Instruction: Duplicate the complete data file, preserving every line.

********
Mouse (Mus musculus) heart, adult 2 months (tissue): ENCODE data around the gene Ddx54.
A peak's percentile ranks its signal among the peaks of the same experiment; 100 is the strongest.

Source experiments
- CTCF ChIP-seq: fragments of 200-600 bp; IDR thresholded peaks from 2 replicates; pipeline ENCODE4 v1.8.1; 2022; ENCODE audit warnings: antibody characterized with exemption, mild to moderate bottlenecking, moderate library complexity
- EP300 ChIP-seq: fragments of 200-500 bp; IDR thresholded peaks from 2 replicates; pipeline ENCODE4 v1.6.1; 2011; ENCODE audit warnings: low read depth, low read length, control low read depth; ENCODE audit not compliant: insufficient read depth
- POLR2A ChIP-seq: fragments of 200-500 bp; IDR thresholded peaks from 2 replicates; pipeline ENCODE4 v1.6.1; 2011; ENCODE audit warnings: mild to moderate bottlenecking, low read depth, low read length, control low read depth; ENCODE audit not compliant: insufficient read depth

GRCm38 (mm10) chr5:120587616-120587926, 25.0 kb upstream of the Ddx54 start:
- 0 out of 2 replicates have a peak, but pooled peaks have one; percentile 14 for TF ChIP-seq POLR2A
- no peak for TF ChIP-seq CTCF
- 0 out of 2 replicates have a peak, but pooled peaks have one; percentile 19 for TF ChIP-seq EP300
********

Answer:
Mouse (Mus musculus) heart, adult 2 months (tissue): ENCODE data around the gene Ddx54.
A peak's percentile ranks its signal among the peaks of the same experiment; 100 is the strongest.

Source experiments
- CTCF ChIP-seq: fragments of 200-600 bp; IDR thresholded peaks from 2 replicates; pipeline ENCODE4 v1.8.1; 2022; ENCODE audit warnings: antibody characterized with exemption, mild to moderate bottlenecking, moderate library complexity
- EP300 ChIP-seq: fragments of 200-500 bp; IDR thresholded peaks from 2 replicates; pipeline ENCODE4 v1.6.1; 2011; ENCODE audit warnings: low read depth, low read length, control low read depth; ENCODE audit not compliant: insufficient read depth
- POLR2A ChIP-seq: fragments of 200-500 bp; IDR thresholded peaks from 2 replicates; pipeline ENCODE4 v1.6.1; 2011; ENCODE audit warnings: mild to moderate bottlenecking, low read depth, low read length, control low read depth; ENCODE audit not compliant: insufficient read depth

GRCm38 (mm10) chr5:120587616-120587926, 25.0 kb upstream of the Ddx54 start:
- 0 out of 2 replicates have a peak, but pooled peaks have one; percentile 14 for TF ChIP-seq POLR2A
- no peak for TF ChIP-seq CTCF
- 0 out of 2 replicates have a peak, but pooled peaks have one; percentile 19 for TF ChIP-seq EP300